“Please don't 'poor thing' me!”

“Please don't 'poor thing' me!”

Everything is energy — and everything communicates. When I interpret multidimensional information in consultations ‘everything’ includes clients’ pets and plants, houses and cars, flowers and fairies, manuscripts and other creative projects-in-progress, the higher self of ex-spouses, cranky employers — and of course, messages from loved ones in the non-physical. It’s anyone’s guess as to who (or what) will show up in consultations, but it’s always, without fail, to transmit to me (telepathically) whatever will prove to be healing, insightful and enlightening for my client.

Pets, in particular, have a lot to say. They draw my attention to their favorite toys, food, hiding places and preferred routines. They’re quite specific when they show me the dynamics involved in their interpersonal relationships with other pets or humans in their household. Some project themselves as the ‘alpha’ or bossy one, others as more wise or subdued. Most seem to know they’re on a mission to help heal their masters (and mistresses) — and to love them unconditionally.

I recently interpreted for a client’s pet — a rescue dog named Reggie, who was very determined to communicate his message. Not surprisingly, he began by expressing extreme gratitude for his recent rescue. He’d actually sensed the inevitability of my client’s arrival at the rescue center that day, and even knew he was destined to join her. I saw that the dog had retreated to the back of his pen when another prospective rescuer stopped by to check him out, just minutes before my client arrived.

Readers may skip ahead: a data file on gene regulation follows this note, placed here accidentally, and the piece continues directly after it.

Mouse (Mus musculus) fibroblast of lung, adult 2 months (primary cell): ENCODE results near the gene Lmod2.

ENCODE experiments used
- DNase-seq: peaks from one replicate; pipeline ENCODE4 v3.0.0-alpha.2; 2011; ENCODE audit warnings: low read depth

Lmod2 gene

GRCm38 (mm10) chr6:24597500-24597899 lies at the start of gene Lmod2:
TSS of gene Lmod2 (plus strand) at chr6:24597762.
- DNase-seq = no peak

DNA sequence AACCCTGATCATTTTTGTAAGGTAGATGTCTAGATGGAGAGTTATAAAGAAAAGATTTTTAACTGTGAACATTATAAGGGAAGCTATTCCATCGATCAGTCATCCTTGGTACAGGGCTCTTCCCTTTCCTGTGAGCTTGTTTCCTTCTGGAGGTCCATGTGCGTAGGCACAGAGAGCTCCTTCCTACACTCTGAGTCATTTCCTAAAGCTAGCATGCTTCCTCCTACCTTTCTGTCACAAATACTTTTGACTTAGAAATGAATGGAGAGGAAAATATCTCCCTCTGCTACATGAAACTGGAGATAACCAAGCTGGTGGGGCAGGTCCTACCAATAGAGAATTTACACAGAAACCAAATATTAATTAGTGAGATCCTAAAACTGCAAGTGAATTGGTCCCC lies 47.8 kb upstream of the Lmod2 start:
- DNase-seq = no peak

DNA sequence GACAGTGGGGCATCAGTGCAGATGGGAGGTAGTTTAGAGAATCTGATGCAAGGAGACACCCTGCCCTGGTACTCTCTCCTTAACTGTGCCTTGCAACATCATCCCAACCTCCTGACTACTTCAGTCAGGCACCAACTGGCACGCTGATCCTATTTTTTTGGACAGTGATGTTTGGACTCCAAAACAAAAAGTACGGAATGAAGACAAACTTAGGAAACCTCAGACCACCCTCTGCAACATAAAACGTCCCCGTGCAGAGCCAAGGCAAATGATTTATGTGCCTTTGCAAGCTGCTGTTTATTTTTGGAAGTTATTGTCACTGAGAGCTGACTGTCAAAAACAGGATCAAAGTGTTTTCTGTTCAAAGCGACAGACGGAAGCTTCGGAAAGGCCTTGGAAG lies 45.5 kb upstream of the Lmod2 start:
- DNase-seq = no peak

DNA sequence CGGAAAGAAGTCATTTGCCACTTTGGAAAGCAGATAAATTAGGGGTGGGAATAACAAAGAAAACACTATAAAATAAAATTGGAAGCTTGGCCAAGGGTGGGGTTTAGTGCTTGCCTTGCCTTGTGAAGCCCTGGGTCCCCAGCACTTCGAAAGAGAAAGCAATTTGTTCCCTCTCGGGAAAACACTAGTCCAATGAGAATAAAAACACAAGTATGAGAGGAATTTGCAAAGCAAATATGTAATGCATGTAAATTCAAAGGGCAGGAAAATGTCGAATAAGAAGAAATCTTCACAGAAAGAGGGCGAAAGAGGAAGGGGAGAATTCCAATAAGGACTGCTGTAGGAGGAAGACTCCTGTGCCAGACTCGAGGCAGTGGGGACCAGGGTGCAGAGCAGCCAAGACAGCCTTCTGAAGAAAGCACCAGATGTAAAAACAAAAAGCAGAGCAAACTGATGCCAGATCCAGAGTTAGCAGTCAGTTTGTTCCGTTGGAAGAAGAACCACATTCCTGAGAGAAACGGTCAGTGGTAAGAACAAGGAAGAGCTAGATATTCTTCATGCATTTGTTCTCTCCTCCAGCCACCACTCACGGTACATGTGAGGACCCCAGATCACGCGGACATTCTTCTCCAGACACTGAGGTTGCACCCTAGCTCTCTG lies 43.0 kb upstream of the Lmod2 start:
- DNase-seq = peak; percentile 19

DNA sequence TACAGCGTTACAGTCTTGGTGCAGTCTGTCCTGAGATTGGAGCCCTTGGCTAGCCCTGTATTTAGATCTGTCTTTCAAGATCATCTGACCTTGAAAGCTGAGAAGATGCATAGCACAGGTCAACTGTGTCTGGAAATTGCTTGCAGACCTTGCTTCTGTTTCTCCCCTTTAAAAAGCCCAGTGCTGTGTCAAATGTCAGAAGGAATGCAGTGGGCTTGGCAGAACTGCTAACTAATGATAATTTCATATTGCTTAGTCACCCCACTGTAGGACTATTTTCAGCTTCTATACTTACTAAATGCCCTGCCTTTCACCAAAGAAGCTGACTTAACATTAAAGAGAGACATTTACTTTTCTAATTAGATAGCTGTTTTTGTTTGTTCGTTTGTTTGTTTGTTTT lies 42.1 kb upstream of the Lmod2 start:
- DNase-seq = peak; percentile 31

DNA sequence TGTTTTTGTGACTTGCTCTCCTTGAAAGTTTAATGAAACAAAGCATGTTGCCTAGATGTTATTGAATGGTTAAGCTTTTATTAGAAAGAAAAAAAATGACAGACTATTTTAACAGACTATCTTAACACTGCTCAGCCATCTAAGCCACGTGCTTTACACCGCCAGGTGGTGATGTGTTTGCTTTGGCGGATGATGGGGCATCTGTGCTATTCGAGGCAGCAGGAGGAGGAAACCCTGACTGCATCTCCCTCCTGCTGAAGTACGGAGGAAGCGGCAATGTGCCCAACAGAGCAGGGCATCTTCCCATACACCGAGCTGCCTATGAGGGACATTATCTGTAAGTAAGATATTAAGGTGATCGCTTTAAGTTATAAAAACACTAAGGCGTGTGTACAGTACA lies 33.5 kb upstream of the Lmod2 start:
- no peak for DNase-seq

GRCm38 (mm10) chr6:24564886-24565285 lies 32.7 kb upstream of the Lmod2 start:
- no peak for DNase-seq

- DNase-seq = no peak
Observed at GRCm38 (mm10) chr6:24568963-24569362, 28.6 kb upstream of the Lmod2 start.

As I merged with Reggie’s timeless energy, I could feel his mood was alternately calm and then suddenly skittish at certain sounds, like a door slamming. I understood these reactions were the result of the dog’s post-traumatic stress, caused by his previous owner’s alcohol-fueled rages and abuse of sweet Reggie.

My client said she’d noticed Reggie shaking and his teeth chattering wherever she took him for a ride in the car. I sensed that he associates car rides with the fateful day his owner drove him to the spot where he abandoned him.

I heard my client sigh. “All this certainly reminds me my own childhood and the abuse I suffered from my father’s alcoholism.” I felt it was no accident the two of them had come together.

“Poor thing,” she said, sighing again. I’d heard this expression of her love and sympathy for her new pet throughout the session.

Suddenly, Reggie interjected (telepathically) a vehement plea: “Please stop referring to me that way!” It was clear to me that when Reggie hears sentiments of pity, it pulls him right back into his painful past.

“Look at it this way,” I said to Reggie’s owner. “What if you ran into an old friend from your turbulent past. How would it make you feel, if after all this time, and the changes you’d gone through since then, that person were to ask you, “How’s it going, you poor thing?”

“I guess I’d immediately revert back to my victimized child-self,” she replied. “It would feel as though I’d never left my abusive childhood!”

“Exactly! Why not refer to (and approach) your sweet pup by expressing something like — Hello there, beloved one! You’re so loved!”

“I get it,” she said.

Hearing that, I’d swear I sensed Reggie signing off with an enormous puppy grin!